Steering Toward an Alternative Claims Model
Companies that treat their injured workers as well as they treat their customers can expect improved customer service. That’s the advice of experts who endorse an advocacy-based claims model for their workers’ comp systems.
Such a model can be an alternative to the typical handling of a workers’ comp claim that’s driven by conflict and often leads injured workers to retain attorneys. Four workers’ comp thought leaders discussed why their organizations have embraced an inclusive model with a consistent approach that seeks the best outcomes for the injured worker, the challenges to creating such a model, and steps to get started.
“For Starbucks it all boils down to connection with our mission: to inspire and nurture the human spirit one person, one cup, one neighborhood at a time,” said Noreen Olson, manager of claims for the company. “If we’re not making our mission real for our partners, they are going to be less effective in creating that atmosphere for our customers.”
“Our employees are our greatest assets. We couldn’t deliver great customer service without great employees,” added Denise Gillen-Algire, director of managed care and disability for corporate risk management at Albertsons Safeway. “To deliver that, we first have to deliver great customer service to our employees.”
Olson and Gillen-Algire were among the panelists at an Out Front Ideas webinar sponsored by Sedgwick CMS and Safety National. The webinar was a follow-up to the recent conference of the Alliance of Women in Workers’ Compensation in Boston that addressed the subject of creating an advocacy-based claims model.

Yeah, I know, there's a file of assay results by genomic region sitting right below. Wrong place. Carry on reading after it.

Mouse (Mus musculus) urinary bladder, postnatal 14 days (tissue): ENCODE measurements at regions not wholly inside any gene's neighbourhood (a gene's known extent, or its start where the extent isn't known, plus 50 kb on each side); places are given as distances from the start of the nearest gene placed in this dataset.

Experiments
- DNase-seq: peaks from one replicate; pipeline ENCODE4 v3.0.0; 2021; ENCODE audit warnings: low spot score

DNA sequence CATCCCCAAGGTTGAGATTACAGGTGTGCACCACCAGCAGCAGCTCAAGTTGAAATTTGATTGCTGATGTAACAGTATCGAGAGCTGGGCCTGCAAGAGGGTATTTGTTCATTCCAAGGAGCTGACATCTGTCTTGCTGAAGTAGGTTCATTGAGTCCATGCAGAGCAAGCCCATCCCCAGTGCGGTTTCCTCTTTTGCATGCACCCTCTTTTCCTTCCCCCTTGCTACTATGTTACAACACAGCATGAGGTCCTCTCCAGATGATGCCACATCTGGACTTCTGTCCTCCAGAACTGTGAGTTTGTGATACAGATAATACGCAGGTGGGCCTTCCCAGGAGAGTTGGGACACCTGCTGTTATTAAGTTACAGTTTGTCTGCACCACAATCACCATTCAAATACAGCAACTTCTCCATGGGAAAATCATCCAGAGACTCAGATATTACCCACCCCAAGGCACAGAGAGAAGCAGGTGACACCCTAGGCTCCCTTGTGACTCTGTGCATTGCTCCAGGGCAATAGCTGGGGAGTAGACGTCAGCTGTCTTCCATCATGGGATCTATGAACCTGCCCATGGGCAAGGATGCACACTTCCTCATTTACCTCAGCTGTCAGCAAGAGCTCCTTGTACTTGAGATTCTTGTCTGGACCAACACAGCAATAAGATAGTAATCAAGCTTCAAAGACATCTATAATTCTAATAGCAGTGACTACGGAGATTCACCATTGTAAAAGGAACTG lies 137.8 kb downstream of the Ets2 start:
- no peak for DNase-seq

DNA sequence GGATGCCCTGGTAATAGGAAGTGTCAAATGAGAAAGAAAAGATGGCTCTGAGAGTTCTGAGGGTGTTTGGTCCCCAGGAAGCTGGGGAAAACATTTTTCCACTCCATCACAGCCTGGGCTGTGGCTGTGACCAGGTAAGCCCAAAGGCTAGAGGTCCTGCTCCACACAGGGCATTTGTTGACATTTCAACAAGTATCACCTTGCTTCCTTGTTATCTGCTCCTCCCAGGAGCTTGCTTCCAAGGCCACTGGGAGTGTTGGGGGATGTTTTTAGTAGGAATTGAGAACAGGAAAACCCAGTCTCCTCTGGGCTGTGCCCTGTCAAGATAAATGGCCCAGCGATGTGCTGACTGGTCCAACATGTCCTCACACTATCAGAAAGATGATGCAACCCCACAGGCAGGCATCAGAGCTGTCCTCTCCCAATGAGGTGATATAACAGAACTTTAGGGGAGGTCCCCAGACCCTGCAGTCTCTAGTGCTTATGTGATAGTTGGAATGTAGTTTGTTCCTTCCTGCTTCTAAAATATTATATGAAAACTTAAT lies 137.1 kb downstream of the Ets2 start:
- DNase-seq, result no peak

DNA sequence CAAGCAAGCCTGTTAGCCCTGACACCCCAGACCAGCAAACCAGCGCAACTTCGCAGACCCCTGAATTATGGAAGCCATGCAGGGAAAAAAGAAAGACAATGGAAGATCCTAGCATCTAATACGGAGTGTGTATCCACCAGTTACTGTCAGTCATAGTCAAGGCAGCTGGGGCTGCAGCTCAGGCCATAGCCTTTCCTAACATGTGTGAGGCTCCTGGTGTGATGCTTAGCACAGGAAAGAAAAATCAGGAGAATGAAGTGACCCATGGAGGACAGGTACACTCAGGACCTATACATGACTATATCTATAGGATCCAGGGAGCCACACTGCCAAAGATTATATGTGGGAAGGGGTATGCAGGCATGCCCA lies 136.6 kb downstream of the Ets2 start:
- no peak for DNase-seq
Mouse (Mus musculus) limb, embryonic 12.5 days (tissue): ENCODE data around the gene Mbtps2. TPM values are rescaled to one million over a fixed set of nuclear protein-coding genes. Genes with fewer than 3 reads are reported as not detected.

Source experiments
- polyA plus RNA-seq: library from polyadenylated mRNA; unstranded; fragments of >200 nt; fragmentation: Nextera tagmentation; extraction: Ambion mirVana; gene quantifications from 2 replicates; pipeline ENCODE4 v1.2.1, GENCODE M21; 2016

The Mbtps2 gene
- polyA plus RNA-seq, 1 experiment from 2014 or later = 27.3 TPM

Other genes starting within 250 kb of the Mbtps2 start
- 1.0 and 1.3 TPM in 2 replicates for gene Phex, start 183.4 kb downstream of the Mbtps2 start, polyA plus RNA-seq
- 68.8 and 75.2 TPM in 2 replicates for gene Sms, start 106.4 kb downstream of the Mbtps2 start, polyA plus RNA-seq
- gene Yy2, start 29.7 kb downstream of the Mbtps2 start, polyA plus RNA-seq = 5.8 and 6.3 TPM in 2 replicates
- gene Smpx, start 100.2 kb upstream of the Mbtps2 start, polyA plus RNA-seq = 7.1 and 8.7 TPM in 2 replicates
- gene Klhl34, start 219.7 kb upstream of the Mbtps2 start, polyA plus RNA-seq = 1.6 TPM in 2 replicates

“It would be very difficult to focus on advocacy if we’re always looking to catch someone with the ‘gotcha’ mentality. We need to change that paradigm.” — Denise Gillen-Algire, director of managed care and disability for corporate risk management, Albertsons Safeway
The Alliance of Women in Workers’ Compensation is a think tank of “engaged female thought leaders committed to discussing challenges and emerging trends” in the industry, according to its website. Comprised of the merger of the Women in Workers’ Compensation and the Women Executives in Workers’ Compensation organizations, the group met in Boston in advance of the Workers Compensation Research Institute’s annual conference.
“Our experience has shown it definitely improves outcomes,” said Artemis Emslie, president of pharmacy benefit manager myMatrixx. “Like most companies we have a mission statement and set of core values. We know by taking that concept … it leads to better outcomes because there is more collaboration and trust.”
Attracting New Workers
The concept of an advocacy-based claims model might also be an answer to one of the biggest challenges facing the workers’ comp system: attracting new, younger talent.
“What [younger workers] want out of work is different than what other generations have wanted. Primarily, they want to have work that is meaningful, to work for a business where success is measured by more than just money,” said Kathy Tazic, managing director of national accounts for Sedgwick. “Eliminating some of the conflict out of the model and switching that to take care of people would be more attractive to millennials.”